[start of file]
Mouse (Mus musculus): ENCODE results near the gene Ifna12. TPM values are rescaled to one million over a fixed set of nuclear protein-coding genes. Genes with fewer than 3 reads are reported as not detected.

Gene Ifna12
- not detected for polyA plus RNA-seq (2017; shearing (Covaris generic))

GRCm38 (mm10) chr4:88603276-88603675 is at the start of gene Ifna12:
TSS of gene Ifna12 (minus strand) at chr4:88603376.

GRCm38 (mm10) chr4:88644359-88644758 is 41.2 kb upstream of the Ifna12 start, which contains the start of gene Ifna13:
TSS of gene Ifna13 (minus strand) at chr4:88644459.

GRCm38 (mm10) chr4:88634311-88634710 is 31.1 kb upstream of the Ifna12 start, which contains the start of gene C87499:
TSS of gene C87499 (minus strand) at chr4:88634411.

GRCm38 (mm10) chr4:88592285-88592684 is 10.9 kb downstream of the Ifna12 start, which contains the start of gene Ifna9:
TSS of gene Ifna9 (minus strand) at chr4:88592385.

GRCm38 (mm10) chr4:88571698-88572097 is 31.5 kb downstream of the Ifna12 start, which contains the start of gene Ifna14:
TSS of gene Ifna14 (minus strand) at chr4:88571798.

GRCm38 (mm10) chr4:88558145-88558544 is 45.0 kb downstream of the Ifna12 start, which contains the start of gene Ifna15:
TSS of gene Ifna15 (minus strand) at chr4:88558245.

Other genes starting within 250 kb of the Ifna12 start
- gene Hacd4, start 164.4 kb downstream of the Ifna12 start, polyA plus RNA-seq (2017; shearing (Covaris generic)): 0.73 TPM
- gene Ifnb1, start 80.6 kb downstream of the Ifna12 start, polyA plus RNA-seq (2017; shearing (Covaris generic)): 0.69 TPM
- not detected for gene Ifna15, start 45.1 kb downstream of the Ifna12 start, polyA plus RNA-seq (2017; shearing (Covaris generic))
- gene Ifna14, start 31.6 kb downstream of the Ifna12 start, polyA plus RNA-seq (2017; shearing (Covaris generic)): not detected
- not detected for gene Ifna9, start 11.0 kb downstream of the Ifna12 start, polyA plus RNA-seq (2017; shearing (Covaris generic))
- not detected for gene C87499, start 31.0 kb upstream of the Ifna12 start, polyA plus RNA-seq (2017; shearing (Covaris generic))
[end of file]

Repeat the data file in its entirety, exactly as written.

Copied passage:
Mouse (Mus musculus): ENCODE results near the gene Ifna12. TPM values are rescaled to one million over a fixed set of nuclear protein-coding genes. Genes with fewer than 3 reads are reported as not detected.

Gene Ifna12
- not detected for polyA plus RNA-seq (2017; shearing (Covaris generic))

GRCm38 (mm10) chr4:88603276-88603675 is at the start of gene Ifna12:
TSS of gene Ifna12 (minus strand) at chr4:88603376.

GRCm38 (mm10) chr4:88644359-88644758 is 41.2 kb upstream of the Ifna12 start, which contains the start of gene Ifna13:
TSS of gene Ifna13 (minus strand) at chr4:88644459.

GRCm38 (mm10) chr4:88634311-88634710 is 31.1 kb upstream of the Ifna12 start, which contains the start of gene C87499:
TSS of gene C87499 (minus strand) at chr4:88634411.

GRCm38 (mm10) chr4:88592285-88592684 is 10.9 kb downstream of the Ifna12 start, which contains the start of gene Ifna9:
TSS of gene Ifna9 (minus strand) at chr4:88592385.

GRCm38 (mm10) chr4:88571698-88572097 is 31.5 kb downstream of the Ifna12 start, which contains the start of gene Ifna14:
TSS of gene Ifna14 (minus strand) at chr4:88571798.

GRCm38 (mm10) chr4:88558145-88558544 is 45.0 kb downstream of the Ifna12 start, which contains the start of gene Ifna15:
TSS of gene Ifna15 (minus strand) at chr4:88558245.

Other genes starting within 250 kb of the Ifna12 start
- gene Hacd4, start 164.4 kb downstream of the Ifna12 start, polyA plus RNA-seq (2017; shearing (Covaris generic)): 0.73 TPM
- gene Ifnb1, start 80.6 kb downstream of the Ifna12 start, polyA plus RNA-seq (2017; shearing (Covaris generic)): 0.69 TPM
- not detected for gene Ifna15, start 45.1 kb downstream of the Ifna12 start, polyA plus RNA-seq (2017; shearing (Covaris generic))
- gene Ifna14, start 31.6 kb downstream of the Ifna12 start, polyA plus RNA-seq (2017; shearing (Covaris generic)): not detected
- not detected for gene Ifna9, start 11.0 kb downstream of the Ifna12 start, polyA plus RNA-seq (2017; shearing (Covaris generic))
- not detected for gene C87499, start 31.0 kb upstream of the Ifna12 start, polyA plus RNA-seq (2017; shearing (Covaris generic))